If there is a constant in healthcare quality reporting, it’s change.
Since Q-Centrix started partnering with hospitals just eight years ago – a mere blip on the quality movement timeline – we have witnessed countless changes in quality reporting. Participation in quality programs has shifted from being largely voluntary to mandatory; penalties have replaced rewards; and value-based care is taking the place of fee-for-service – to name just a few!
Because of all this, quality reporting is growing – so much that it’s outpacing the ability to perform it. Hospitals that can’t keep up risk seeing penalties and care costs rise and their clinicians forced to spend valuable time on preparing data instead of patient care.
Fortunately, technologies that are more capable than ever of automating traditionally manual data-management tasks are emerging. Yes, I’m talking about Artificial Intelligence! While the thought of AI may conjure up science fiction visions of robots and futuristic-looking devices, what it really excels at is taking over tedious and mundane tasks from humans. Take, for example, Natural Language Processing: NLP is a form of machine learning designed to understand human language and information patterns versus requiring data to be stored in a structured manner. Since 80% of data in electronic health records can be unstructured, leveraging this technology in quality reporting is an obvious fit – and is why our team at Q-Centrix is now using it in our clinical data registry solution.
While we love technology (a lot) at Q-Centrix, we understand that it alone cannot address all of today’s quality reporting challenges – nor can exclusively depending on clinical expertise.
In other words, NLP would be useless in quality reporting without the clinical experts familiar with a facility’s workflow and existing technologies. Like stagehands working behind the scenes, these folks perform the necessary audits and adjustments to get the most out of the technology.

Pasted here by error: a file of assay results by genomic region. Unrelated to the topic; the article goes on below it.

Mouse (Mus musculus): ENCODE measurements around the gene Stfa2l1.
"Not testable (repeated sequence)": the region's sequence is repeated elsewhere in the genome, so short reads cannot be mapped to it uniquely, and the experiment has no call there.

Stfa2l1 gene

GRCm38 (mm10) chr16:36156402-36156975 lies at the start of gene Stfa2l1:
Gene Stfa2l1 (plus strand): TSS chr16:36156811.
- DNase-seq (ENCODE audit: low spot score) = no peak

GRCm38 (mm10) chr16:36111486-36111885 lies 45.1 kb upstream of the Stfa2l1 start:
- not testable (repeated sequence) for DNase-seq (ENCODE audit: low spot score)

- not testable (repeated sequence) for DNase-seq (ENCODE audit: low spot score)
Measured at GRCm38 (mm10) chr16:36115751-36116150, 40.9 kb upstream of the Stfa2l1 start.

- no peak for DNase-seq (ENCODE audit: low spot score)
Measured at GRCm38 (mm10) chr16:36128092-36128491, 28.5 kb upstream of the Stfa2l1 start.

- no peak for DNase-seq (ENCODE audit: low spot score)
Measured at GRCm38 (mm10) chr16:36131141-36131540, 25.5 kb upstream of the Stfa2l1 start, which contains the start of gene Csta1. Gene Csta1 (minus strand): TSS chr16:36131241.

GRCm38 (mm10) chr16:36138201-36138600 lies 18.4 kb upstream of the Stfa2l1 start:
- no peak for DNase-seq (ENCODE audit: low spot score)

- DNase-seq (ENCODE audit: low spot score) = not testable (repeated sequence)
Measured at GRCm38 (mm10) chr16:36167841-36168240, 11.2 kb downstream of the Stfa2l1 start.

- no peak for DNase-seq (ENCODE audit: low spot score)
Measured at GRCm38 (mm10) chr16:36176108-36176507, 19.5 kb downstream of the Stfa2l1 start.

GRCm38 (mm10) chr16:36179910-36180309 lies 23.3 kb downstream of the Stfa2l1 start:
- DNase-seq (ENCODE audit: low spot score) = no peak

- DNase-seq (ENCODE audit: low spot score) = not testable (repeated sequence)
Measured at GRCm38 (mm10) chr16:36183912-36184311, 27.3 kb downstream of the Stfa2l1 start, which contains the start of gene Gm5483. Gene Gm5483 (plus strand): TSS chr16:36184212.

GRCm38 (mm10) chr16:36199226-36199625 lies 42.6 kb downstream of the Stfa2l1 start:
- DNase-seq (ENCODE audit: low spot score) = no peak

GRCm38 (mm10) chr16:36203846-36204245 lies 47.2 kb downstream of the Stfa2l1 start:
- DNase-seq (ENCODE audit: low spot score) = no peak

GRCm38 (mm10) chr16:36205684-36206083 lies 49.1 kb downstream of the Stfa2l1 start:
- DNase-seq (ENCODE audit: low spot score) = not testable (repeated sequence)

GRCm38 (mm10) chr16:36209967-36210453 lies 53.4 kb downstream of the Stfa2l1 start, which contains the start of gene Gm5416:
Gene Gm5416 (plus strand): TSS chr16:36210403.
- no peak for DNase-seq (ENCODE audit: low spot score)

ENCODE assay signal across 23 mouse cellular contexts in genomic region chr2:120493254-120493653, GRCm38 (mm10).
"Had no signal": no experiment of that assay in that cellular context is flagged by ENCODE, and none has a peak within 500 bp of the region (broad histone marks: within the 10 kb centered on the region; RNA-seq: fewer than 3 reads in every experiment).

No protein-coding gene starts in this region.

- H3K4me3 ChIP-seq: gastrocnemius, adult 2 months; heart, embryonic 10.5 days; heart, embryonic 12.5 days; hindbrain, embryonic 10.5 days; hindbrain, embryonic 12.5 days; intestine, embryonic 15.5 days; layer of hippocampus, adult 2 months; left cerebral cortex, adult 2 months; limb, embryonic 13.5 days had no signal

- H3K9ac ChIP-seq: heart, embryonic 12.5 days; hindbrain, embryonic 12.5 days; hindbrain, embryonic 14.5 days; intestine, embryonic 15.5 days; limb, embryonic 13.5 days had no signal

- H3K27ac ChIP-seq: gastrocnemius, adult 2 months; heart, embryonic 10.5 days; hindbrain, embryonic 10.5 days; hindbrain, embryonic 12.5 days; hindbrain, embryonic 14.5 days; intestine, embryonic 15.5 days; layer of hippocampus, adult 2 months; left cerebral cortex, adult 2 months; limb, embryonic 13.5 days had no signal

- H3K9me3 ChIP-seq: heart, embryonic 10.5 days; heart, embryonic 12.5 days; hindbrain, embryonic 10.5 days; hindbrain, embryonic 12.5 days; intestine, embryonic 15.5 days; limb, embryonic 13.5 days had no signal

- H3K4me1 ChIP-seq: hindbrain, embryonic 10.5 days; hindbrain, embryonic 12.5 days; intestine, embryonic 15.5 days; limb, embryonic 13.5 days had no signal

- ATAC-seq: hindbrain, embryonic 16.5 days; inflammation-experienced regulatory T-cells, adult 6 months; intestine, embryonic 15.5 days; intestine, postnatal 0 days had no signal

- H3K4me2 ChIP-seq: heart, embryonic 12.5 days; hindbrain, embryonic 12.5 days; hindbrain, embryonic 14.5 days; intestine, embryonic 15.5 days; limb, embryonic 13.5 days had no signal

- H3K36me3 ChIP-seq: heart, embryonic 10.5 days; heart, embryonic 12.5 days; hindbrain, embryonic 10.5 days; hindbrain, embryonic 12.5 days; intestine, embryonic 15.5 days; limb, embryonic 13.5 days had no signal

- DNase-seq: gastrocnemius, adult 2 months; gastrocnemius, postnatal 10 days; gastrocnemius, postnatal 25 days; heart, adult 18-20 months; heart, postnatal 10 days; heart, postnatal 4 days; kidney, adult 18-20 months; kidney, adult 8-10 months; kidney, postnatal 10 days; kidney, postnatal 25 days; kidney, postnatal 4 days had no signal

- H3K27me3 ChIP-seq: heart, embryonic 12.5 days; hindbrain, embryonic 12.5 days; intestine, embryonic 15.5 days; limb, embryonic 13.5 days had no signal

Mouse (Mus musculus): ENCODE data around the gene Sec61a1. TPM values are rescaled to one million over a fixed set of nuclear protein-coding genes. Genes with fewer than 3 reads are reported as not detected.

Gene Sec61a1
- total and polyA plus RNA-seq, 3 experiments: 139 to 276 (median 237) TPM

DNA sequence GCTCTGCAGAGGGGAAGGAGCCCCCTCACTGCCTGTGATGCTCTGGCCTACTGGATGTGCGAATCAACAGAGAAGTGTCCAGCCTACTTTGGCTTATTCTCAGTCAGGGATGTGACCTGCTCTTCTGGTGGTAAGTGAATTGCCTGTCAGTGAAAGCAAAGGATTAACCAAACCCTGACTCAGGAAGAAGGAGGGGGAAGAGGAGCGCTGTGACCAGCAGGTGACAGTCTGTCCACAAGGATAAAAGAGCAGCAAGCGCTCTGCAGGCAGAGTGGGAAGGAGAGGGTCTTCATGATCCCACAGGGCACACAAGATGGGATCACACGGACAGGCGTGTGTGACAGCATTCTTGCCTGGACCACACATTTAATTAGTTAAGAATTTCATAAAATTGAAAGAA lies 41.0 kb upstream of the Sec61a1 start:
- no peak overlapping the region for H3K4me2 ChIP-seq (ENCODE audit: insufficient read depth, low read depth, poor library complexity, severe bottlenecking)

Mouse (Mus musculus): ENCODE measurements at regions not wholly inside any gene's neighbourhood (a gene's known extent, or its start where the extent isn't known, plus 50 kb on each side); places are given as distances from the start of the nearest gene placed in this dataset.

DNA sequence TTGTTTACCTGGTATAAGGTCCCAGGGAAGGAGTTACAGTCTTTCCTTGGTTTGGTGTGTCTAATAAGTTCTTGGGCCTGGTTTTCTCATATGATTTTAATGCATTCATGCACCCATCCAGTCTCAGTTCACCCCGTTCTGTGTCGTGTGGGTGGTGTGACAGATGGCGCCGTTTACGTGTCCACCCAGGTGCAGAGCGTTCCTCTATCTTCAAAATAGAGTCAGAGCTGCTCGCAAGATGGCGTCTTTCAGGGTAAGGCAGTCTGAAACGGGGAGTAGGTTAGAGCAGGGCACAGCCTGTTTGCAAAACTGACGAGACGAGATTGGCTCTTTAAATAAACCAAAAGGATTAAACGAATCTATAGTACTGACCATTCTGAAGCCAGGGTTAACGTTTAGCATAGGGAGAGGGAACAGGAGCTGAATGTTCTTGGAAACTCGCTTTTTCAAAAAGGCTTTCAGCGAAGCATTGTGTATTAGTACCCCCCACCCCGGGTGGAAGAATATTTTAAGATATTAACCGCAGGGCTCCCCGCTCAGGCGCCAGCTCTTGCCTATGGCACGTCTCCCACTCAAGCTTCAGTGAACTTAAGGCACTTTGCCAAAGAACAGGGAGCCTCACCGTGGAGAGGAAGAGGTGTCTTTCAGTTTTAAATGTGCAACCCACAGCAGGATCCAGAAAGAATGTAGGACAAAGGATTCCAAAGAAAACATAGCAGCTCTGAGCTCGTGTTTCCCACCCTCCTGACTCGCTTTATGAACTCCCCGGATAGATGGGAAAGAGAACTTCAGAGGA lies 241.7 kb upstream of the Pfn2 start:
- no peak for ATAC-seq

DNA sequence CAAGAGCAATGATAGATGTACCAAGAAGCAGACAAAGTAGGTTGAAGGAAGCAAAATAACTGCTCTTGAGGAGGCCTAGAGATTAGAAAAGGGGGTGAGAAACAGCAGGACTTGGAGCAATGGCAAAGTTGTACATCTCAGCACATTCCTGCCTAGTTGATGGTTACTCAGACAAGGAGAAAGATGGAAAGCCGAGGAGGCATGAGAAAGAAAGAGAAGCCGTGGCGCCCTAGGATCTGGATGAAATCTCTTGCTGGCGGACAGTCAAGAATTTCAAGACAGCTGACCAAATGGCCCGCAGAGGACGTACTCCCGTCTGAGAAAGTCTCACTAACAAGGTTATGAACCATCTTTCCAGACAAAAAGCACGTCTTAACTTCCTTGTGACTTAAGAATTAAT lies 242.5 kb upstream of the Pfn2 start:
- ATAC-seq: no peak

The reality is each hospital faces a unique set of quality reporting demands. For some, the right technology and/or process improvement might be enough to meet their needs. But for many, purchasing a single piece of software or niche solution may lead to an accumulation of multiple technologies that simply don’t work well together. So, let’s take this idea a step further …
By using technology to augment the clinical intelligence of people, the abstraction process can evolve to be more efficient, accurate and scalable.
Outsourcing quality data management can provide hospitals with both the technology and necessary staff-equivalent hours to meet modern quality reporting demands. The most innovative solution providers are using, or at least testing, automated technologies like NLP in their processes. Just as important is ensuring a facility can shift and scale as its quality reporting needs change over time. For example, at Q-Centrix, we have a team of more than 800 nurse-educated quality information specialists. Acting as virtual extensions of hospital quality departments, these individuals ease data management burdens and assess and redirect resources as needed.
If the quality program updates planned by the federal government are any indication, we can expect an uptick in additions and removals of measures in upcoming years. Constant changes in reporting requirements are inevitable. Likely fueling the trend is the increase in insurers offering value-based care program options and greater participation in clinical registries … Not to mention the response to existing and emerging health crises – like widespread opioid addiction and antibiotic-immune superbugs.
Looking at the big picture, we firmly believe the organizations that can most easily adapt to all these constantly shifting factors have the best opportunity to get, and stay, ahead of their quality reporting demands.